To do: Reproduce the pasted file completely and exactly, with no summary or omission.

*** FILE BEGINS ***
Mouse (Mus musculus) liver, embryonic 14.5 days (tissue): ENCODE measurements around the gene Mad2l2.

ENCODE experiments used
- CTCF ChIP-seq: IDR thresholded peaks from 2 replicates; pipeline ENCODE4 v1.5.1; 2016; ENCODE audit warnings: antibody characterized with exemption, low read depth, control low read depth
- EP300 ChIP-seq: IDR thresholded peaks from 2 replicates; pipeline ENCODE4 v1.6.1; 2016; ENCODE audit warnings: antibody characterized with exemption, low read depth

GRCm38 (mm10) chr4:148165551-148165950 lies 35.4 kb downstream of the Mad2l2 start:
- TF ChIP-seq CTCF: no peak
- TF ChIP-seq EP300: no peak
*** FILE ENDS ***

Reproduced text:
Mouse (Mus musculus) liver, embryonic 14.5 days (tissue): ENCODE measurements around the gene Mad2l2.

ENCODE experiments used
- CTCF ChIP-seq: IDR thresholded peaks from 2 replicates; pipeline ENCODE4 v1.5.1; 2016; ENCODE audit warnings: antibody characterized with exemption, low read depth, control low read depth
- EP300 ChIP-seq: IDR thresholded peaks from 2 replicates; pipeline ENCODE4 v1.6.1; 2016; ENCODE audit warnings: antibody characterized with exemption, low read depth

GRCm38 (mm10) chr4:148165551-148165950 lies 35.4 kb downstream of the Mad2l2 start:
- TF ChIP-seq CTCF: no peak
- TF ChIP-seq EP300: no peak